Get Caught Reading!

Believe it or not, there are people who wonder why I always have a book in my bag. This list will give you an explanation; I’m constantly trying to squeeze in a little more reading time.

Bas Bleu Bluestocking Salon

Guess what? May is Get Caught Reading Month! We suspect most avid readers haven’t truly been “caught” reading surreptitiously since you snuck a flashlight and book under the covers as a child or hid a novel inside your textbook during math class. But for those of us (Bas Bleu editors included!) who never leave home without a book or who feel our day isn’t complete until we’ve tackled a few chapters, Get Caught Reading Month is the perfect excuse to share some of our favorite opportunities for squeezing in a little more reading time.

View original post 418 more words

12 Interesting Facts about French Literature

12 Interesting Facts about French Literature

I am a huge fan of French literature; enjoy these interesting bits of information!

Interesting Literature

The best facts about French literature

French literature has often been one step ahead of the literary curve, to risk mixing our progressive metaphors. Before T. S. Eliot and other Anglophone poets had found a way to write about the modern city, Charles Baudelaire had already shown a way forward. In the realm of medieval romance, French writers and troubadours led the way. Gustave Flaubert influenced James Joyce, Henry James, and countless others. So, in this post, we thought we’d pay homage to French literature and Francophone writers by sharing a dozen of our favourite interesting facts about French writers and French literature.

The most popular novel among soldiers in the American Civil War was Victor Hugo’s Les Miserables.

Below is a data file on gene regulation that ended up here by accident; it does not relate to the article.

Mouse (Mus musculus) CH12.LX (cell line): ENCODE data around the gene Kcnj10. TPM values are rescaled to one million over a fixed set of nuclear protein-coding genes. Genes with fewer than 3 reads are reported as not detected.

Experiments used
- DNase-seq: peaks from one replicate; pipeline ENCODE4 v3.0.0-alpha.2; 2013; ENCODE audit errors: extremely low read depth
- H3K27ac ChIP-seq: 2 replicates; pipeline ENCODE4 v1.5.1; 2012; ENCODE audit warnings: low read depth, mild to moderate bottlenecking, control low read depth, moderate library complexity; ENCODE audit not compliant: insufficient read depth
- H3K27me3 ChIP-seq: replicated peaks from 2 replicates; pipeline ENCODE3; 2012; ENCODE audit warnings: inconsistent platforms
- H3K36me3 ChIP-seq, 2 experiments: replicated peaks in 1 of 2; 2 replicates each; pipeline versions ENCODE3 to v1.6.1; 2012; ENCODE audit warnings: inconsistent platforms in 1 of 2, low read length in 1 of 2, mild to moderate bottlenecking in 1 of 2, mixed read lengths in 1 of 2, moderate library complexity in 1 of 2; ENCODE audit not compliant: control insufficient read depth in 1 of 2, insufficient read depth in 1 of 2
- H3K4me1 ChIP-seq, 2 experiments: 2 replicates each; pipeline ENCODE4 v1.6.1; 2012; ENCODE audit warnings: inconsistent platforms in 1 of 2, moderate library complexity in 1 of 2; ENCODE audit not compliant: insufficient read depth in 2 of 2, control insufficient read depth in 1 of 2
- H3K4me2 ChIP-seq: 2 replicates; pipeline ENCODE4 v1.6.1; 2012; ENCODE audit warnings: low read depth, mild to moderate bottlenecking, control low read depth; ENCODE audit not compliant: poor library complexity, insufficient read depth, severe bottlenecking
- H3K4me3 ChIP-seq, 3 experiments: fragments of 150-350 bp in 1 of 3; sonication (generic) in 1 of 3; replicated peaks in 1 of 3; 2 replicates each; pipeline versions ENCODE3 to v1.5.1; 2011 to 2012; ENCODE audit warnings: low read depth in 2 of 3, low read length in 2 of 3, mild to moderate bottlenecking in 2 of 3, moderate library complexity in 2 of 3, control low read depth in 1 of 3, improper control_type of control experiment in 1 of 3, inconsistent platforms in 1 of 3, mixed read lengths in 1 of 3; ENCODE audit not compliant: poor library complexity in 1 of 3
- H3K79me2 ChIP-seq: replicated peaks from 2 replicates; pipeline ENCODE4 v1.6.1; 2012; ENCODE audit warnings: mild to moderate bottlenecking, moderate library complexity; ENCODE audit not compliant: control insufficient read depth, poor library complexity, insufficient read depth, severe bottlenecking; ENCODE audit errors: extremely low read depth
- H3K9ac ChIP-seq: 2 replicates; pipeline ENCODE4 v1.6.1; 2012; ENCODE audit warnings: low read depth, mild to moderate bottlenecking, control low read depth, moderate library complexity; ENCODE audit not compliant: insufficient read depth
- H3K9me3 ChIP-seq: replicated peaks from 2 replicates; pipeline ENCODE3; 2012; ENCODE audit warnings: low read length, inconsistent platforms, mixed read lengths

Honore de Balzac died in 1850 from caffeine poisoning as a result of excessive consumption of black coffee.

French philosopher and critic Roland Barthes was killed by a laundry van.

View original post 183 more words

A Summary and Analysis of Sir Arthur Conan Doyle’s ‘The Speckled Band’

A Summary and Analysis of Sir Arthur Conan Doyle’s ‘The Speckled Band’

I’m a long-time Holmes fan, as I’ve mentioned in the past. This analysis of “The Speckled Band” is both detailed and delightful.

Interesting Literature

A reading of a classic Sherlock Holmes story

The Adventure of the Speckled Band’ is one of the most popular Sherlock Holmes story written by Sir Arthur Conan Doyle, and Doyle himself recognised that many readers would include ‘The Speckled Band’ among their list of favourite Holmes outings. It’s easy to read Doyle’s Sherlock Holmes stories and enjoy them, with no additional analysis deemed necessary. But closer inspection reveals its links to previous detective fiction and the reasons for its status as one of the finest of Doyle’s short stories.

‘The Speckled Band’, in summary, focuses on the case of Helen Stoner, a woman of thirty who lives with her bullying and domineering stepfather, Sir Grimesby Roylott, at Stoke Moran. She is nervous and fearful when she comes to Baker Street to consult Sherlock Holmes, and tells him her back-story. In India, Roylott had married Ms Stoner’s mother…

View original post 1,552 more words